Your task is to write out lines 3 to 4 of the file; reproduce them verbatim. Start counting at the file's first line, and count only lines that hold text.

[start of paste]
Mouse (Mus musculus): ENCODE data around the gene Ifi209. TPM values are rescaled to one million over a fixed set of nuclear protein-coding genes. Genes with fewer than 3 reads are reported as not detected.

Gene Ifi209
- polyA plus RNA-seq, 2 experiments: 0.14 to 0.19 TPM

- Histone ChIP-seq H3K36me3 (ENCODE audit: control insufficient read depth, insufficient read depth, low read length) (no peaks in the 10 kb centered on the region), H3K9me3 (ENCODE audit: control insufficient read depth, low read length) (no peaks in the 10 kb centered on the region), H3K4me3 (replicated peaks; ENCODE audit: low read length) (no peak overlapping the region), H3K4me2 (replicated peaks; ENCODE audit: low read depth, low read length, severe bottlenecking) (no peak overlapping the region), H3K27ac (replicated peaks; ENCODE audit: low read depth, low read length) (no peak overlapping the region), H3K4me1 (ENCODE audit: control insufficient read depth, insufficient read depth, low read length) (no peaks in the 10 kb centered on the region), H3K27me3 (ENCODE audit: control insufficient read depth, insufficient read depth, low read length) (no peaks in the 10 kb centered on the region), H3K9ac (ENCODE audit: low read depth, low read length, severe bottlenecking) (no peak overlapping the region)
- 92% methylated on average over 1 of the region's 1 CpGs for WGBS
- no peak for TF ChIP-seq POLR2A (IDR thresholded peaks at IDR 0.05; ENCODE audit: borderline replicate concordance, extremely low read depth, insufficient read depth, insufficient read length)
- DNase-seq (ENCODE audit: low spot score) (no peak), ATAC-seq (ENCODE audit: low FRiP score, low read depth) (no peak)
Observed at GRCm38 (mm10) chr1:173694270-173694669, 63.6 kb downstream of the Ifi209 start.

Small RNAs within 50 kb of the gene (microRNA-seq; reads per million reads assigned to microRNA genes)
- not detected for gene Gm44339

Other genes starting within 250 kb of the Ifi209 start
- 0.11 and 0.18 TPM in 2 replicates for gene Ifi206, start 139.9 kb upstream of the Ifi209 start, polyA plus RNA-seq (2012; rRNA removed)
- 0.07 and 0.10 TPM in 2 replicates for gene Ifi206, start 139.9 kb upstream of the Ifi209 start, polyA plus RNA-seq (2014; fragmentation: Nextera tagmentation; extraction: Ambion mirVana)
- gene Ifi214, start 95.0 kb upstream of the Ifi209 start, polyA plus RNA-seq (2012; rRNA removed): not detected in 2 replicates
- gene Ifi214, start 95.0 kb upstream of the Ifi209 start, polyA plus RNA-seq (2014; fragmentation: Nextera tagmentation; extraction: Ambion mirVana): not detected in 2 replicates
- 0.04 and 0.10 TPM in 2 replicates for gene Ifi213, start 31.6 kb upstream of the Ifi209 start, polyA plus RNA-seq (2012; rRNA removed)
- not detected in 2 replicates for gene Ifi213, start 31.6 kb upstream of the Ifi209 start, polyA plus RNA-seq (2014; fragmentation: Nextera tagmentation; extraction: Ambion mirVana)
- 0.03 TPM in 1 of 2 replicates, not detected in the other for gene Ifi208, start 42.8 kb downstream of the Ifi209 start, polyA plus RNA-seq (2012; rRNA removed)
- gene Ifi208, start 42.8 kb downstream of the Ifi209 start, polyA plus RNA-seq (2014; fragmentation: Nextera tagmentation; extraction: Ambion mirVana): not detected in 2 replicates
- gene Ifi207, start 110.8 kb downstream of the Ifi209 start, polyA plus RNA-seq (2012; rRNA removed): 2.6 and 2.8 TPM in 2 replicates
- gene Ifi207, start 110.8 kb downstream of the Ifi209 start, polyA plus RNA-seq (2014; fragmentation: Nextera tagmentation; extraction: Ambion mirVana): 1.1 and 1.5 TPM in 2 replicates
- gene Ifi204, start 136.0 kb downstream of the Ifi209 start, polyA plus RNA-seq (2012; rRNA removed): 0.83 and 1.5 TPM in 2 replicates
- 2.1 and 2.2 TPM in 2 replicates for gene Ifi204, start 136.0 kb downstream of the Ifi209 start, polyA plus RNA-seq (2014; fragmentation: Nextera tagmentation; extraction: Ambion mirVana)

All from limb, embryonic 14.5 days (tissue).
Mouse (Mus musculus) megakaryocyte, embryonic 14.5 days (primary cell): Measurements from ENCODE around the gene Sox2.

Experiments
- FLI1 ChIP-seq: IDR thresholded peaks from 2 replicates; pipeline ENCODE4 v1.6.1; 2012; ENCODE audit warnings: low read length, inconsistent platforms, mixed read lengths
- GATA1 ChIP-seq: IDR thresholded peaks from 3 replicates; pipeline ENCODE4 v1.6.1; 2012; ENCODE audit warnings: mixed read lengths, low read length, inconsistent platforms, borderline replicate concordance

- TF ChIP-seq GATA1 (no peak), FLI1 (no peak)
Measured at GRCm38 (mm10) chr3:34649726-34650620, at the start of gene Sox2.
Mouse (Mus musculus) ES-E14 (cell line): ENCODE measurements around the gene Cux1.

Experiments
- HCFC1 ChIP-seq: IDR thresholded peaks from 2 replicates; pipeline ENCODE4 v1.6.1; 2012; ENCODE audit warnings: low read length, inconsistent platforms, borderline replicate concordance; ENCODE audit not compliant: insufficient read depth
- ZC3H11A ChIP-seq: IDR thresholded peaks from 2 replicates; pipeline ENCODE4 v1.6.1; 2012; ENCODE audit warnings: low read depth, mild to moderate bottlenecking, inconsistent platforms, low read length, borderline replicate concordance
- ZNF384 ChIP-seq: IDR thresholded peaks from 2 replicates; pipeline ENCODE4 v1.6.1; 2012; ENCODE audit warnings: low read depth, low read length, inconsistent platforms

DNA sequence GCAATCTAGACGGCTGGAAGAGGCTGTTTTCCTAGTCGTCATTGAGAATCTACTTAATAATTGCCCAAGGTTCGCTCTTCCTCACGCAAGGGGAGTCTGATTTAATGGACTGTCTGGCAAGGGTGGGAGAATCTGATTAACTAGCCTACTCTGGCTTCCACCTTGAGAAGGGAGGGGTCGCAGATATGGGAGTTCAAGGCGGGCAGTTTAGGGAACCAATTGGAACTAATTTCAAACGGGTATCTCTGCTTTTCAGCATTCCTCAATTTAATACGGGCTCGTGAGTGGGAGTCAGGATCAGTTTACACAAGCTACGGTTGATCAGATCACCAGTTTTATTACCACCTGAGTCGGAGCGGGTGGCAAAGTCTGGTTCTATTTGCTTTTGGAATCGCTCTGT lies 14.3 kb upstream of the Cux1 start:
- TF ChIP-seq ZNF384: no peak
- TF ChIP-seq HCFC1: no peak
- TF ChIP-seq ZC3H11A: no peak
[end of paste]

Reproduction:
- polyA plus RNA-seq, 2 experiments: 0.14 to 0.19 TPM

- Histone ChIP-seq H3K36me3 (ENCODE audit: control insufficient read depth, insufficient read depth, low read length) (no peaks in the 10 kb centered on the region), H3K9me3 (ENCODE audit: control insufficient read depth, low read length) (no peaks in the 10 kb centered on the region), H3K4me3 (replicated peaks; ENCODE audit: low read length) (no peak overlapping the region), H3K4me2 (replicated peaks; ENCODE audit: low read depth, low read length, severe bottlenecking) (no peak overlapping the region), H3K27ac (replicated peaks; ENCODE audit: low read depth, low read length) (no peak overlapping the region), H3K4me1 (ENCODE audit: control insufficient read depth, insufficient read depth, low read length) (no peaks in the 10 kb centered on the region), H3K27me3 (ENCODE audit: control insufficient read depth, insufficient read depth, low read length) (no peaks in the 10 kb centered on the region), H3K9ac (ENCODE audit: low read depth, low read length, severe bottlenecking) (no peak overlapping the region)